Anna Kérchy, Associate Professor of English, University of Szeged, Hungary, Ph.D. in Literature, University of Szeged, DEA in Semiology, Université Paris VII Denis Diderot, post-graduate degree in English/Hungarian translation and interpretation, and Habilitation, University of Debrecen. Her research interests include gender and body studies, the post-semiotics of the embodied subject, intermedial cultural representations, interfacings of Victorian and postmodern fantastic imagination, women’s art, and children’s literature. She published three monographs: Alice in Transmedia Wonderland (2016), Body-Texts in the Novels of Angela Carter. Writing from a Corporeagraphic Point of View (2008), and Essays on Feminist Aesthetics, Narratology, and Body Studies (in Hungarian, 2018). She edited collections on Posthumanism in Fantastic Fiction (2018) and Postmodern Reinterpretations of Fairy Tales (2011), and co-edited What Constitutes the Fantastic? (2010), The Iconology of Law and Order (2012), Exploring the Cultural History of Continental European Freak Shows (2012), as well as special journal issues: on Feminist Interventions into Intermedial Studies for EJES (2017), on Transmediating and Translating Children’s Literature for Bookbird (2018), and on Interspecies Encounters in Contemporary Filmic Fantasies for Americana (2018).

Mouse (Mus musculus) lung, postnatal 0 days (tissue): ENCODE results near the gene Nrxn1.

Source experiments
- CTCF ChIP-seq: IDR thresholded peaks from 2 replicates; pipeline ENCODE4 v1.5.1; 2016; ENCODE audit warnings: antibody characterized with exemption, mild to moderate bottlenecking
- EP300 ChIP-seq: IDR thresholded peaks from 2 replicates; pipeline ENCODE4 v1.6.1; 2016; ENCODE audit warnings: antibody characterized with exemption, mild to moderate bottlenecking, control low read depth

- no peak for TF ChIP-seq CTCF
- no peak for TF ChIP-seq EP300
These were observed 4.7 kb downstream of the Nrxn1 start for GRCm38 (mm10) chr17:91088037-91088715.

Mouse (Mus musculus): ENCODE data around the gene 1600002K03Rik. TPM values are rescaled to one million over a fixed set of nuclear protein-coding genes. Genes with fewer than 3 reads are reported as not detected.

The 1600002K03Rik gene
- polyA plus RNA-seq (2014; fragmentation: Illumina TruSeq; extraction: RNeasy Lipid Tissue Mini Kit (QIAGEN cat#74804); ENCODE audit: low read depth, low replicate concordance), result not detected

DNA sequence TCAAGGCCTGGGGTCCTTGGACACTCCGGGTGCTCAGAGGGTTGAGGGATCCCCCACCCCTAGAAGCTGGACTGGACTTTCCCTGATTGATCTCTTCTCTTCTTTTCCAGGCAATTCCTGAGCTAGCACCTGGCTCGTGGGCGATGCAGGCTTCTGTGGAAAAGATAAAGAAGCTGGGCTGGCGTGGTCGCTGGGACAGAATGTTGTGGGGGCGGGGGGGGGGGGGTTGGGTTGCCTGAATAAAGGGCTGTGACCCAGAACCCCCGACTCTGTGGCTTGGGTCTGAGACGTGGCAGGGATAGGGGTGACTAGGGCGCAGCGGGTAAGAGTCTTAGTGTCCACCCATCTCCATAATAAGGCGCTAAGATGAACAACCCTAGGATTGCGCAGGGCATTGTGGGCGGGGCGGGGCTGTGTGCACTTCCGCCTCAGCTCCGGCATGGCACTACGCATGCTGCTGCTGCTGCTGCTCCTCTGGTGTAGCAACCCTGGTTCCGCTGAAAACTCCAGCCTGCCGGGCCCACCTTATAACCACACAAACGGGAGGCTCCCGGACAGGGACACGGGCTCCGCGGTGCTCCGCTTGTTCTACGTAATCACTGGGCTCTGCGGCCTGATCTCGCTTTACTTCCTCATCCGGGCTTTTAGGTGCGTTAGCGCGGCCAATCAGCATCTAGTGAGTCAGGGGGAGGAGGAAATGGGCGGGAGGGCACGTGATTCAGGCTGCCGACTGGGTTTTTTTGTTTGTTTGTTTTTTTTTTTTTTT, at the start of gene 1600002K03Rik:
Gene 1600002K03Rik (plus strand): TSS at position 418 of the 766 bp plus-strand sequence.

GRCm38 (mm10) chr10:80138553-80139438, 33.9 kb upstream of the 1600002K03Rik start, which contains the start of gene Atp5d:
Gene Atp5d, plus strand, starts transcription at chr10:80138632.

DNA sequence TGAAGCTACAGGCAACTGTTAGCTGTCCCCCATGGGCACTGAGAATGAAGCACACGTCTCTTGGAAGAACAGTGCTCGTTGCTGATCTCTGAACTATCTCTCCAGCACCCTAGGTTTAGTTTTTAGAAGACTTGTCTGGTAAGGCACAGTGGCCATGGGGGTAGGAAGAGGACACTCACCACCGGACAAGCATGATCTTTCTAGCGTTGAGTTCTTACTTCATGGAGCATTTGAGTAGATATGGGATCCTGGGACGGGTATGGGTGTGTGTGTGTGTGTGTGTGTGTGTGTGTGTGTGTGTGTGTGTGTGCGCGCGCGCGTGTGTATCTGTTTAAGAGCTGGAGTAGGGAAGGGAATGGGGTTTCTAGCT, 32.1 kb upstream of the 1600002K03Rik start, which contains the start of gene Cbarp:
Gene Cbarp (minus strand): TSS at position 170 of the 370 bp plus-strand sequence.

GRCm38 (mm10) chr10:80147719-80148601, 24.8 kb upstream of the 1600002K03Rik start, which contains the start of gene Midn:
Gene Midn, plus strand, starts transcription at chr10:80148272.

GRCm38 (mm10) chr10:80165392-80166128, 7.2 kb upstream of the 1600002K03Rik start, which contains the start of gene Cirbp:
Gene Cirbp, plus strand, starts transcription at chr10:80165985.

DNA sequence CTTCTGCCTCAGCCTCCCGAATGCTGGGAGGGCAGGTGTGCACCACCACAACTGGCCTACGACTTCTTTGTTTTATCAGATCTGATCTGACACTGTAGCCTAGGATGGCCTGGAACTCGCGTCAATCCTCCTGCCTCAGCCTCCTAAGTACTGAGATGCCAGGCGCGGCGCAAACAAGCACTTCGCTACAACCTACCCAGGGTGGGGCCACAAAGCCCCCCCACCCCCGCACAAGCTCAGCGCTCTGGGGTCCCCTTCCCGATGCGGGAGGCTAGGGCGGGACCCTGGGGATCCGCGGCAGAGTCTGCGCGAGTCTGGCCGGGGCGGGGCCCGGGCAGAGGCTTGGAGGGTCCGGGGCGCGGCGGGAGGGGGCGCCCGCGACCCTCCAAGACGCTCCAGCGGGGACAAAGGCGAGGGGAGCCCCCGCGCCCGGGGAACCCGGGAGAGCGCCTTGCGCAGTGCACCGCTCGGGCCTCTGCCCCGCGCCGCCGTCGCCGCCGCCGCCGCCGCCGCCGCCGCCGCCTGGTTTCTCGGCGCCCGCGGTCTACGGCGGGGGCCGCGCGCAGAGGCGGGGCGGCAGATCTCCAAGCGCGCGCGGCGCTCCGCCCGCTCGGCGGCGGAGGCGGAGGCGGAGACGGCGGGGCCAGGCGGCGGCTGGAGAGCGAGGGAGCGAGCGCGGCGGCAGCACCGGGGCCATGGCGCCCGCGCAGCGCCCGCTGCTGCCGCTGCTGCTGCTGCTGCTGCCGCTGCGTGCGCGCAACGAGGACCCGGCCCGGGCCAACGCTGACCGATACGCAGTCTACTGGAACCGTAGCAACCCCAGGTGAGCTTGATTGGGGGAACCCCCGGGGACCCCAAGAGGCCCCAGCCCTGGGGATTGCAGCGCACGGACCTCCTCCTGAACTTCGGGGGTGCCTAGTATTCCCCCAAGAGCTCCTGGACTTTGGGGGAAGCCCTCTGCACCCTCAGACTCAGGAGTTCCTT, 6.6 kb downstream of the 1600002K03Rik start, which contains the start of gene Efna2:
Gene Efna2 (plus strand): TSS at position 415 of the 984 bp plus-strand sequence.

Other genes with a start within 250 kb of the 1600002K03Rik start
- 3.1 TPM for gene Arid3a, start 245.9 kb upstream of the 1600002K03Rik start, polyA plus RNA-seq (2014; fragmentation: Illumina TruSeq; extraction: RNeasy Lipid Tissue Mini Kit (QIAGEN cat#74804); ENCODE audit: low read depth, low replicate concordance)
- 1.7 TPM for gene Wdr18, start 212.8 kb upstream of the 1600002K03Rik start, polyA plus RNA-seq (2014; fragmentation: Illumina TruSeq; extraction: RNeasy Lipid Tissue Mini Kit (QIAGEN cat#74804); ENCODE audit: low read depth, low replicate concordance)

Body art performances experiment in provocative, transgressive ways with the human body that becomes, simultaneously, an instrument, a medium, an agent, and an end product of artistic creation. They invite calculated corporeal reactions from audiences in a multitude of affectively, perceptually, and politically engaging ways. A brief overview is given of the evolution of body art from its roots in avant-garde performance arts to current trends of carnal art to shed light on the changing cultural-historical interpretation of human embodiment. It reveals how body art’s growing dissatisfaction with anthropocentrism entails an inevitable move toward humanimal poetics and politics. The shift of focal point from humanoid embodiment to interspecies relationalities and posthuman enworldedness marks a major paradigm shift of body art. Mapping the aesthetic manifestations, ethical stakes, and corporeal experience of this shift—that extends the notion of subjectivity beyond the human species—is the main aim of the essay. (AK)